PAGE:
India has shown significant promise in the market for wearables, now why should the country fall behind in the market for kids’ wearables? The company Magnasoft has been working in the child safety space since 2010. The firm initially developed a product called Northstar to address the concerns of safety in school transportation.
Toggr is the first wearable device for kids designed by Magnasoft, which acts as a ‘connected family’ platform. “We realized that is pain point wasn’t limited to in-transit safety. Children in that age group don’t carry mobile phones. Young parents need a platform to connect to their children and capture those moments of togetherness, even when they are apart,” speaks Shyam Ramamurthy, Co-Founder & CTO, Magnasoft.
Through Toggr, children can effortlessly connect with their parents and friend through ToggrTalk (voice) messages. The device also allows you to store your personal music, besides allowing users to track daily activities through an in-built pedometer.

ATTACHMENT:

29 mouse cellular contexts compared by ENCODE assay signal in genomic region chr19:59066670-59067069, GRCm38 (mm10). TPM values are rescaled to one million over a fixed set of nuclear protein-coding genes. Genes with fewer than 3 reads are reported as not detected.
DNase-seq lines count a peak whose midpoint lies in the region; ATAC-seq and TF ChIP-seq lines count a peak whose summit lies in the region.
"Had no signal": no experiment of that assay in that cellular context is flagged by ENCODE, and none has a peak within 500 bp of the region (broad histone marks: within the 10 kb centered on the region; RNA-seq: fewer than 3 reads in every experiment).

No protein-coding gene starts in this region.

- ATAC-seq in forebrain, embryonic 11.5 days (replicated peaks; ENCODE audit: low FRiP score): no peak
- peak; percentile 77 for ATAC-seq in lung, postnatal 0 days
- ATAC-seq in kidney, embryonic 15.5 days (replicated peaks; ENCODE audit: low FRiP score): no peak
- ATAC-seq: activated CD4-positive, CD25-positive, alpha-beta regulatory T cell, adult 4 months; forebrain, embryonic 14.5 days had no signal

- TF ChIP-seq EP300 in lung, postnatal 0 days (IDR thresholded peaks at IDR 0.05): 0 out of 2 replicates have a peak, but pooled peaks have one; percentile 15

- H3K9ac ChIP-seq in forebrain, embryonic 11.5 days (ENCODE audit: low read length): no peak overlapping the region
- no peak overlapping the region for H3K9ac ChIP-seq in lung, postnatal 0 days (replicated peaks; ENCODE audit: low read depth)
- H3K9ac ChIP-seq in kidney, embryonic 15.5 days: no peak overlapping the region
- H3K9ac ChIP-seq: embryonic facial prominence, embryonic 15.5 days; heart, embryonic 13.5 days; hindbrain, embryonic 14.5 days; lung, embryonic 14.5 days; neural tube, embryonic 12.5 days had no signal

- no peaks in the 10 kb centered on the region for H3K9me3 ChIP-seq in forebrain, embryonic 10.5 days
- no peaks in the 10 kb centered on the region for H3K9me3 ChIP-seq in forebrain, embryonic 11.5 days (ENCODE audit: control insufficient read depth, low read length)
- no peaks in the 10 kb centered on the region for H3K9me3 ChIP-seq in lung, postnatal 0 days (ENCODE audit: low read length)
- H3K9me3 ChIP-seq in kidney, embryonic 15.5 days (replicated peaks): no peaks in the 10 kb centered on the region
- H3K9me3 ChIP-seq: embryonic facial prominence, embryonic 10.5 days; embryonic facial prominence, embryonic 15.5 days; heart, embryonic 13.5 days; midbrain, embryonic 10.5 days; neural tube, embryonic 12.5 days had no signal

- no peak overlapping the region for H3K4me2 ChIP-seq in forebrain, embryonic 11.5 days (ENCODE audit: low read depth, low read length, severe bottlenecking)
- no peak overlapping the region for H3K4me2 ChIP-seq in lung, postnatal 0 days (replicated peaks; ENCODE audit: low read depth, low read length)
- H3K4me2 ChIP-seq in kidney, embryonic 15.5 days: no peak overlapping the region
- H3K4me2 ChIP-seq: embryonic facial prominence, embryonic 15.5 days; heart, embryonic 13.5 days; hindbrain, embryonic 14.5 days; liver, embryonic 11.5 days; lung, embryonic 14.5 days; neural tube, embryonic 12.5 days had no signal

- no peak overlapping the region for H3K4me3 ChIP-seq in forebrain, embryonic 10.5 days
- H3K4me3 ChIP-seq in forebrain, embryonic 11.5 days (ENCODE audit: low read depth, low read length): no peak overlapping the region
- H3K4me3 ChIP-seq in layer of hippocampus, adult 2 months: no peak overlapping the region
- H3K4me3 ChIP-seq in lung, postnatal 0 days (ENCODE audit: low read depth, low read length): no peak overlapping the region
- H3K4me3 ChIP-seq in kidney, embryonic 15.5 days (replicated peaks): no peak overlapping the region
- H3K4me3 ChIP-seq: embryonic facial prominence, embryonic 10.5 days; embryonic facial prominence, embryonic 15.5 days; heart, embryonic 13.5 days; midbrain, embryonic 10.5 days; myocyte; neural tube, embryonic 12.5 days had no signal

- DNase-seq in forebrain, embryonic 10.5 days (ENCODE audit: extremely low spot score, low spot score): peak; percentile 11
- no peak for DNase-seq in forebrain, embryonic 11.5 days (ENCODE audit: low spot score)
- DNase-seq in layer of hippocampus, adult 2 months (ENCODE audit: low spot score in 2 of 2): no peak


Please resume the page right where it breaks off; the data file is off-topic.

One of the most salient features on the watch include the WIN button, which can be long-pressed by the kid to trigger a voice call to the parents’ mobile phones. This feature proves greatly useful in case of an emergency. Moreover, the device sends in-app notifications and SMS alerts to three pre-registered contacts.
Parents can use the Toggr app to locate their child’s precise position, both indoors and outdoors. Besides, they can also mark frequently-visited places like schools, music classes, etc., as ‘silent zones.’ This helps in disabling all calling functions from the app, to ensure that the child doesn’t face any unnecessary distractions.
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Bhasker is a Data Science evangelist and practitioner with proven record of thought leadership and incubating analytics practices for various organizations. With over 16 years of experience in the area of Business Analytics, he is well recognized as an expert within the industry. Earlier, Bhasker worked as Vice President at Goldman Sachs. He is B.Tech from Indian Institute of Technology, Varanasi and MBA from Indian Institute of Management, Lucknow.